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Sunday, September 30, 2018

Strategic CSR - Elizabeth Warren

The article in the url below is by Senator Elizabeth Warren (Democrat, Massachusetts), who announces the legislation she recently introduced aiming to broaden the accountability and transparency of corporations. The reason, she states, is largely reciprocal:

"American corporations exist only because the American people grant them charters. … What do Americans get in return? What are the obligations of corporate citizenship in the U.S.?"
The answer to that question, according to Warren, has clearly evolved:
"As recently as 1981, the Business Roundtable—which represents large U.S. companies—stated that corporations 'have a responsibility, first of all, to make available to the public quality goods and services at fair prices, thereby earning a profit that attracts investment to continue and enhance the enterprise, provide jobs, and build the economy.' … [However] By 1997 the Business Roundtable declared that the 'principal objective of a business enterprise is to generate economic returns to its owners.'"
The result has been a shift in the allocation of resources, toward shareholders and away from other stakeholders:
"In the early 1980s, large American companies sent less than half their earnings to shareholders, spending the rest on their employees and other priorities. But between 2007 and 2016, large American companies dedicated 93% of their earnings to shareholders."
Correcting this, Warren suggests, will help address the more fundamental issue of income inequality in the U.S. Her legislation ("The Accountable Capitalism Act") is designed to do that:
"Corporations with more than $1 billion in annual revenue would be required to get a federal corporate charter. The new charter requires corporate directors to consider the interests of all major corporate stakeholders—not only shareholders—in company decisions."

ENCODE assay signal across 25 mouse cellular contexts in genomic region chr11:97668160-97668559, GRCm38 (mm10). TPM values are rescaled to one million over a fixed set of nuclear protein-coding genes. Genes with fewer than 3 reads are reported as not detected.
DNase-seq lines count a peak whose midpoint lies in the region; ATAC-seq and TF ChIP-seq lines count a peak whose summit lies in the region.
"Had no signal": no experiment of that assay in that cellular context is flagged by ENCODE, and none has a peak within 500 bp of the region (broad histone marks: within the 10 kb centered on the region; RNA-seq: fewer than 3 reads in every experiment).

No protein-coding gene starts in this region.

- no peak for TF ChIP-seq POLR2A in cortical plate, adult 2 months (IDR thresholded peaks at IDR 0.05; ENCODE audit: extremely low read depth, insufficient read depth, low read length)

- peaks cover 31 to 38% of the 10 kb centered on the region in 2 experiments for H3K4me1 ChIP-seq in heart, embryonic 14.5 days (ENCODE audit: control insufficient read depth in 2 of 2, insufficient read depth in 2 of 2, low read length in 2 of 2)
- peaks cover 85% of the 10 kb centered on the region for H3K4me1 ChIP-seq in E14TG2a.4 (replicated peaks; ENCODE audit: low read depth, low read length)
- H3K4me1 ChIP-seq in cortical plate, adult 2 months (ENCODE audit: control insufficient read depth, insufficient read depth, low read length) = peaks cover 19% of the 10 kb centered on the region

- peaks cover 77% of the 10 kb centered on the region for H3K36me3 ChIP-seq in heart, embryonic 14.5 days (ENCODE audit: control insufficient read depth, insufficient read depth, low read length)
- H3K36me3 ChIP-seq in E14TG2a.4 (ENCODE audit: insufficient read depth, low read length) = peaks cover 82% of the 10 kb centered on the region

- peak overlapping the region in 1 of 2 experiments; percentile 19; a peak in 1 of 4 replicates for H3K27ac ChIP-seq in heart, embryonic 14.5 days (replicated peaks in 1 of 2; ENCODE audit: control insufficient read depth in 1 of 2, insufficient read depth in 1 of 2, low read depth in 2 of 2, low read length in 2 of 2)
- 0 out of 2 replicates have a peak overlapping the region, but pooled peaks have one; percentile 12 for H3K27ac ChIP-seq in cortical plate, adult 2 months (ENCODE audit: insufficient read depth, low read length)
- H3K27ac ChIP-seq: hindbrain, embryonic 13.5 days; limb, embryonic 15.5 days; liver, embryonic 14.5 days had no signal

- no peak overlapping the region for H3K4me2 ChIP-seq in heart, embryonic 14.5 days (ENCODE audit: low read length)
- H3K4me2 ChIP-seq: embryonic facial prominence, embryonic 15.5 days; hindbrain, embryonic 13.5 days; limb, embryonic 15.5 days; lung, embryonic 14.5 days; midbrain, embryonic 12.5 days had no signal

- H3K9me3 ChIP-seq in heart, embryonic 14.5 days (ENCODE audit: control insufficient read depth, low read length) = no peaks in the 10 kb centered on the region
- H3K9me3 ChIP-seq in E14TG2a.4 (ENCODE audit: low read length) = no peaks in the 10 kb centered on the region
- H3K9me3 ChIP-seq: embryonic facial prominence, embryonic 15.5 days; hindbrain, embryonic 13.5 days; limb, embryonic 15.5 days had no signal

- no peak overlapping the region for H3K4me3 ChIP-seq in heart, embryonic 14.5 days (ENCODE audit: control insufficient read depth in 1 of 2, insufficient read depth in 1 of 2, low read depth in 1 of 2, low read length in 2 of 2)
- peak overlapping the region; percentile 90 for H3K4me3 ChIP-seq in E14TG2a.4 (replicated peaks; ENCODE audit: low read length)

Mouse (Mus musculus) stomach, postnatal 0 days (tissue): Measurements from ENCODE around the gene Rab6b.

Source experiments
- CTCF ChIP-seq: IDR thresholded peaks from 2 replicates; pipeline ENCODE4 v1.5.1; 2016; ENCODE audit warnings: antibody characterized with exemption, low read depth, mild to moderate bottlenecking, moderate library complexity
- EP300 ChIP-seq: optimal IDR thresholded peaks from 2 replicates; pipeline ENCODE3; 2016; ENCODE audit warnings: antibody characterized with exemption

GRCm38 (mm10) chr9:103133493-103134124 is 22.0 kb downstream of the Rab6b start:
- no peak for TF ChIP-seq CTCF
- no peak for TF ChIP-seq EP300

She claims that this proposal is inspired by the spread of benefit corporations. Some interesting additional aspects of the proposed law:
  • "Employees would elect at least 40% of directors."
  • "At least 75% of directors and shareholders would need to approve before a corporation could make any political expenditures."
  • "… directors and officers would not be allowed to sell company shares within five years of receiving them—or within three years of a company stock buyback."
  • Also, shareholders (meaning anyone who has a single share in the company) "could sue if they believed directors weren't fulfilling those obligations."

So far, so populist. By claiming that "companies shouldn't be accountable only to shareholders," however, Warren perpetuates two key misunderstandings in the CSR debate: First, is a misunderstanding of U.S. corporate law. Firms are, in essence, already not legally required to act in the interests of their shareholders. As Bower & Paine state in their Harvard Business Review article last year, such a claim of shareholder primacy "is flawed in its assumptions, confused as a matter of law, and damaging in practice" (see also the detailed discussion on this issue in Chapter 6 of the 4e).
Second, and more important, however, is that, in reality, firms are already accountable to all stakeholders. The issue in western capitalism is not that firms are not accountable to these stakeholders, but that stakeholders do not enforce the leverage they have over firms. Or, perhaps, they engage in some kind of willful shirking, where they make micro decisions that satisfy their self-interest, but complain at the macro effects of these decisions when they are aggregated. To illustrate – I might shop at Walmart because they have the best quality at the cheapest prices (which is something I might value), but then I might complain when all the Mom & Pop stores close down in my town, without recognizing that the reason they are shutting down is because people like me prefer to shop at Walmart than the Mom & Pop stores.
For capitalism to work as effectively as possible, stakeholders need to hold firms accountable for the behavior they truly want. If we all want to shop at Walmart (or Amazon, or wherever), then that company will quickly dominate the retail landscape. If we want something else, however, then we have to be willing to enforce that, and accept any sacrifice (i.e., higher prices) that might come with that decision. If we do not want to pay the higher prices, then we should stop complaining about the outcomes that are generated from the decisions we make (the value we truly seek).
Take care
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Companies Shouldn't Be Accountable Only to Shareholders
By Elizabeth Warren
August 15, 2018
The Wall Street Journal
Late Edition – Final